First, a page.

Bangladesh says Rohingya were involved in attacks on Buddhist temples
Bangladesh says the destruction of Buddhist temples was carried out by radical Islamists
Bangladesh has accused Muslim Rohingya refugees from Myanmar of involvement in attacks on Buddhist temples and homes in the southeast and said the violence was triggered by a photo posted on Facebook that insulted Islam.
Thousands of Muslims went on a rampage in Buddhist areas of Bangladesh near the border on Saturday, setting ablaze more than a dozen temples and monasteries and at least 50 homes. Property was looted, including statues of the Buddha.
"The attacks on temples and houses in Buddhist localities in Ramu and neighbouring areas in Cox's Bazar [district] were perpetrated by radical Islamists," Home Minister Mohiuddin Khan Alamgir said.
"Rohingyas and political opponents of the government were also involved in the attacks."
Sectarian tensions have been running high in neighbouring Myanmar since June when deadly clashes erupted between Buddhists and Rohingya in western Rakhine state. Mosques and homes were razed, with scores dead on both sides. Tens of thousands of people, mostly Rohingya, were displaced.
Rohingya are denied citizenship in Myanmar, while neighbouring Bangladesh has closed its borders to them, refusing to allow those already inside to be assessed for refugee status.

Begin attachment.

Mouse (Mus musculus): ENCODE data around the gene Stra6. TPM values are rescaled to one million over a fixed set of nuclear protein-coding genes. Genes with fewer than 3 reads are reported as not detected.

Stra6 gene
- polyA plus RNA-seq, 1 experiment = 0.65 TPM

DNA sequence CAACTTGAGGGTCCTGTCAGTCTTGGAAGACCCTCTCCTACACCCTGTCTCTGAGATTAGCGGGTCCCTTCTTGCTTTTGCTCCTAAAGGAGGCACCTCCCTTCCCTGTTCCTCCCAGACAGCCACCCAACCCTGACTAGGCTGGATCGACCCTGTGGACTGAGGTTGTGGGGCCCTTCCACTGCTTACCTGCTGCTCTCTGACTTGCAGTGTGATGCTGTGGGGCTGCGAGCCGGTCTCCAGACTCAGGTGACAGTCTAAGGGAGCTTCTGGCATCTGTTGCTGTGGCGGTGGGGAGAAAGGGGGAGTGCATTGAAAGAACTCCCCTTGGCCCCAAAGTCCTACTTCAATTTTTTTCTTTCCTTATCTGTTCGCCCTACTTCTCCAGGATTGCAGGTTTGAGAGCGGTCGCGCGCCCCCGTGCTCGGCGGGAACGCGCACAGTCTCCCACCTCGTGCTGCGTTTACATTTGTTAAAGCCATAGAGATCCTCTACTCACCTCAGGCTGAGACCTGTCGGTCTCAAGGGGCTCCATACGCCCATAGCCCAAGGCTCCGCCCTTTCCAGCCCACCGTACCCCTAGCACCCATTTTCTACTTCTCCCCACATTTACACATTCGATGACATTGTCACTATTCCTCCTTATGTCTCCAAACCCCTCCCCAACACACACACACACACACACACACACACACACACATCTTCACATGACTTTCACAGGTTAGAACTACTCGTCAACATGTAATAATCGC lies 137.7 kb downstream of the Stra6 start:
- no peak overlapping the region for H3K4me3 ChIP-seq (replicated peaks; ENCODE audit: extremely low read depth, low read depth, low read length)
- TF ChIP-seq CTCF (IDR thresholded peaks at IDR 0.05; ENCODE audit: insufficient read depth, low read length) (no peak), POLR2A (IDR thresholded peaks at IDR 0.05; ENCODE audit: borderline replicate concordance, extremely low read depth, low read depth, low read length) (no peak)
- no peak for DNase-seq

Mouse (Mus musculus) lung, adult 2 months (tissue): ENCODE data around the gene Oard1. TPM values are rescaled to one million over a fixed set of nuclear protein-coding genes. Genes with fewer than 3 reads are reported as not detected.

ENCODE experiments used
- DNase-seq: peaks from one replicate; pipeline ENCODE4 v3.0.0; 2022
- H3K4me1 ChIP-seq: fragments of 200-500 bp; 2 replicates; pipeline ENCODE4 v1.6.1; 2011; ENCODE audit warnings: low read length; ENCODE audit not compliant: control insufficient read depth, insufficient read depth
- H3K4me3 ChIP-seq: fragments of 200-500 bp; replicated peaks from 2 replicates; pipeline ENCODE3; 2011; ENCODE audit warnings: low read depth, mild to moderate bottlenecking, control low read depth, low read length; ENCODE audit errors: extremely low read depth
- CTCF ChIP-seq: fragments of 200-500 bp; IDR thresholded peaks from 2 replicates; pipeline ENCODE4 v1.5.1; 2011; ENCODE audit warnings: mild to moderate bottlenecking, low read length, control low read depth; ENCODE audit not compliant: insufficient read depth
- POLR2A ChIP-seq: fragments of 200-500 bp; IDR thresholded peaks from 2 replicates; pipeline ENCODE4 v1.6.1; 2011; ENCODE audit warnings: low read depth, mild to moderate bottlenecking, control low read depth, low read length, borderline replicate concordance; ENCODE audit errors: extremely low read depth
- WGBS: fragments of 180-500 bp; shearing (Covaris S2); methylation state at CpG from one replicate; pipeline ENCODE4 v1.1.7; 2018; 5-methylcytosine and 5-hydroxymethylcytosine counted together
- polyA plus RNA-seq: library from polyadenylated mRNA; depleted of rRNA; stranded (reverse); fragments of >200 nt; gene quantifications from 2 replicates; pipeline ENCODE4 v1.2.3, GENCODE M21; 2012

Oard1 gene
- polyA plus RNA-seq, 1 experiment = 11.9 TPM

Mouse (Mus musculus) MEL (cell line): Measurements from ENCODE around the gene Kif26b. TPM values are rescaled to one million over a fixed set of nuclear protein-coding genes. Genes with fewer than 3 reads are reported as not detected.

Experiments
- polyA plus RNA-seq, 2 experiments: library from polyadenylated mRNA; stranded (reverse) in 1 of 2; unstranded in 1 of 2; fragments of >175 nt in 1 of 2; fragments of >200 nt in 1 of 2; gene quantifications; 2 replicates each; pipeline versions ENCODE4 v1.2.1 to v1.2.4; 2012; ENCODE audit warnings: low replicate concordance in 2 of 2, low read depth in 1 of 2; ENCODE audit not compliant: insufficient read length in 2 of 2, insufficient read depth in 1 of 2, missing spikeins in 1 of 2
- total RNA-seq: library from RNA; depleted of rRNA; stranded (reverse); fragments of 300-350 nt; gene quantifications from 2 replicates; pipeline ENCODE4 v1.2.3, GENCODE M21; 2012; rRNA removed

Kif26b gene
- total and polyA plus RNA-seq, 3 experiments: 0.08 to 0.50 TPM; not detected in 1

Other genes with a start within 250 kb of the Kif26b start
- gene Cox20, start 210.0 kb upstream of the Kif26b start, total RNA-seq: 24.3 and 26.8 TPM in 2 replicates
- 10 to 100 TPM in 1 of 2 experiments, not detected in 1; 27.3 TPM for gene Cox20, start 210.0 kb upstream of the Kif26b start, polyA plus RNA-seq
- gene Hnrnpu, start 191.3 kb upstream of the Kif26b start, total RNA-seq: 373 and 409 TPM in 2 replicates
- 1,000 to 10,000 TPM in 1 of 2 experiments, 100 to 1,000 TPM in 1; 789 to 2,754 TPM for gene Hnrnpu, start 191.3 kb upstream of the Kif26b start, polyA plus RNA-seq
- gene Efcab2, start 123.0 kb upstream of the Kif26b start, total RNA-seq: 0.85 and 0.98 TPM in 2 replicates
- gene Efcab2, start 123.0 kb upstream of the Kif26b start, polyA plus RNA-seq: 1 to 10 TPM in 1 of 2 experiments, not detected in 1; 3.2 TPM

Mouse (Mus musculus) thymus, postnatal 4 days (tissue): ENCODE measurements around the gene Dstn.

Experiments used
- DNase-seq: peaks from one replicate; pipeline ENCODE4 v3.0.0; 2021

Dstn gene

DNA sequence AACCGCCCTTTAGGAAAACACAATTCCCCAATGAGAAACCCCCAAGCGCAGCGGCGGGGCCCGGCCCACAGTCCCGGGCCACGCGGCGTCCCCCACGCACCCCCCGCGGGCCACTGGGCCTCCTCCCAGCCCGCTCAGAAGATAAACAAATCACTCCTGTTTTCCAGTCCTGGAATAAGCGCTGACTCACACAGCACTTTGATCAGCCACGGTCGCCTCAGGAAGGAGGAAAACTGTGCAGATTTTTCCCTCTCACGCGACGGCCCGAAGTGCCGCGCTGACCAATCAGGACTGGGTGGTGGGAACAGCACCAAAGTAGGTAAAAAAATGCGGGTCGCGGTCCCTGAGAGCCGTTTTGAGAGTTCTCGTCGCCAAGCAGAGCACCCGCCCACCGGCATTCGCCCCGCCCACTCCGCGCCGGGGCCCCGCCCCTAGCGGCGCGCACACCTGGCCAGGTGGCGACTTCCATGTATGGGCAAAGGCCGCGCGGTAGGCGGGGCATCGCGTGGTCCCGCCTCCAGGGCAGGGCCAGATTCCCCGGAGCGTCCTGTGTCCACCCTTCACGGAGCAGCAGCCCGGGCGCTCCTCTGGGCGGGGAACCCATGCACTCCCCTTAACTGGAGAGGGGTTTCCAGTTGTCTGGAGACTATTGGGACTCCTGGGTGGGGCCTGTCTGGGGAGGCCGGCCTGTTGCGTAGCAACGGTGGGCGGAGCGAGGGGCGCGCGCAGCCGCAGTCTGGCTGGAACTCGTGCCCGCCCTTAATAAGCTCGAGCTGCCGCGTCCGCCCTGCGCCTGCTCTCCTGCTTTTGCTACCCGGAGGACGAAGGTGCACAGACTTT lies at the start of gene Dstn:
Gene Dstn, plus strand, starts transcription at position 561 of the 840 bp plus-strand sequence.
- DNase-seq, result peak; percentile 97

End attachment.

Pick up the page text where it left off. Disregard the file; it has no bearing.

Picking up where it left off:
Most of Bangladesh's 400,000 Rohingya live in Cox's Bazar district, where many local Muslims sympathise with their plight.
"Some local Bangladeshi Muslims in Cox's Bazar said that by burning the Buddhist temples and houses in Bangladesh they had sent a strong message to the Buddhists and their government in Burma [Myanmar] that they would not stay quiet if mosques are demolished and Rohingyas are attacked there," said Mohammad Ismail, a Rohingya from Cox's Bazar.
The latest violence began on Saturday when Bangladeshi Muslims in Ramu town discovered a Facebook photo of the Koran being desecrated, apparently posted by a Buddhist man.
A mob searched for the man, torching Buddhist temples and houses when they failed to find him. Mobs also gathered in Patiya, Ukhia and Teknaf towns. "Some thousands of very old Buddhist idols and scriptures of high archaeological value had been destroyed," said Satyapriyo Mahathera, a Buddhist monk.
Cox's Bazar police chief Selim Md Jahangir said at least 35 rioters had been identified and a junior police officer in the port town Teknaf said Rohingyas had taken part in some of the attacks.
"Two monasteries in Ukhia and a dozen houses in Teknaf have been also torched. In Ukhia at least some among the Muslim attackers were Rohingyas. In Teknaf most attackers were Rohingyas," said the officer, who did not want to be identified.
Additional reporting by Reuters and Associated Press